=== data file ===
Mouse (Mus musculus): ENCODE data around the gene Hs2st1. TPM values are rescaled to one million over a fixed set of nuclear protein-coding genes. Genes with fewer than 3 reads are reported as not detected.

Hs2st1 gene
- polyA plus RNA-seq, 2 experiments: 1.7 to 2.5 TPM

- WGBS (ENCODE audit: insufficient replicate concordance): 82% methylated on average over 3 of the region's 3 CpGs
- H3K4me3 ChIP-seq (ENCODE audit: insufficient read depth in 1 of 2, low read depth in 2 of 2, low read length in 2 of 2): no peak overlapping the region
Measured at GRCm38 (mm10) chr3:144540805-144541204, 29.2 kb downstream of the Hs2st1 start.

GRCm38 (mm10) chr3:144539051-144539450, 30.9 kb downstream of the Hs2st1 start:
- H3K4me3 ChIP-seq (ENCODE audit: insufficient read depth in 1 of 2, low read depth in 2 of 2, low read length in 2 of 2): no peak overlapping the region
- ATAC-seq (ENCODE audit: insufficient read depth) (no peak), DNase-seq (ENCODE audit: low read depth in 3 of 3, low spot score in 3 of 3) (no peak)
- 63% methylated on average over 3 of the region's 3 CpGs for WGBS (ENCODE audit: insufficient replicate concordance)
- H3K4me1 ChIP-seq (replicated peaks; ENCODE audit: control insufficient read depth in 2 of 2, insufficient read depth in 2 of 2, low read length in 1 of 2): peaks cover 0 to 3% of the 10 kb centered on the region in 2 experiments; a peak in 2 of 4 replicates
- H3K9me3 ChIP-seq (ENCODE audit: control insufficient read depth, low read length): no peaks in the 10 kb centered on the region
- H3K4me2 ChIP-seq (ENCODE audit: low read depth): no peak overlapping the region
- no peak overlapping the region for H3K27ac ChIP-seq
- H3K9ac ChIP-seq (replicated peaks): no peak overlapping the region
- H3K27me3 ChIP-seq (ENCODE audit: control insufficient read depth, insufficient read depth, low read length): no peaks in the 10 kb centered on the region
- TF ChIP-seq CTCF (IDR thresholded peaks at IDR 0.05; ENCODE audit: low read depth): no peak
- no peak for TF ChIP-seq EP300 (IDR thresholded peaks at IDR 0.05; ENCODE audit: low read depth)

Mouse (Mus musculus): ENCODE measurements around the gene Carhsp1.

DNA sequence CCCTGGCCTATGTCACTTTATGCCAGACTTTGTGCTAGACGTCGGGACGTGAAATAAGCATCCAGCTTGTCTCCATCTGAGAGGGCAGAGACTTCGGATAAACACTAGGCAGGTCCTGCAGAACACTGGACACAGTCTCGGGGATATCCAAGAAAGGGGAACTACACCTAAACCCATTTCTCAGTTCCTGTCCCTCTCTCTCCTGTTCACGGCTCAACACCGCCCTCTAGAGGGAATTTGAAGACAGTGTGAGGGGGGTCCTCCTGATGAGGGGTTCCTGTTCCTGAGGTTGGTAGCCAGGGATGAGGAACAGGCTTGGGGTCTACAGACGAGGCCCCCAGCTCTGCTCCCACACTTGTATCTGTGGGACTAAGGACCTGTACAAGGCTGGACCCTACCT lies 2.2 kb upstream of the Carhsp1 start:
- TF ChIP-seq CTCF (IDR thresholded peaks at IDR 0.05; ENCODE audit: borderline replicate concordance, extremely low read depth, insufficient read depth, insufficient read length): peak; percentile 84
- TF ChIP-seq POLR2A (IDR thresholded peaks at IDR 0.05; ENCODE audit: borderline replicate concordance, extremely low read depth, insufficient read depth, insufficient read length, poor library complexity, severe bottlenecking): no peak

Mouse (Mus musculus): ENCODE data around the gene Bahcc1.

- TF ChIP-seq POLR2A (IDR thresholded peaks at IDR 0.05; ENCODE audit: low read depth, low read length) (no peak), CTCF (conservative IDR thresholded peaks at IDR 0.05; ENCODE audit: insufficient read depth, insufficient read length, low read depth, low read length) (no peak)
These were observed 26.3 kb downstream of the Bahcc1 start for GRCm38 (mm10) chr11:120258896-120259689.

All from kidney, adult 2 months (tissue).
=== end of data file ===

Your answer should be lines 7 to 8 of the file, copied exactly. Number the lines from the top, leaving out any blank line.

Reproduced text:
GRCm38 (mm10) chr3:144539051-144539450, 30.9 kb downstream of the Hs2st1 start:
- H3K4me3 ChIP-seq (ENCODE audit: insufficient read depth in 1 of 2, low read depth in 2 of 2, low read length in 2 of 2): no peak overlapping the region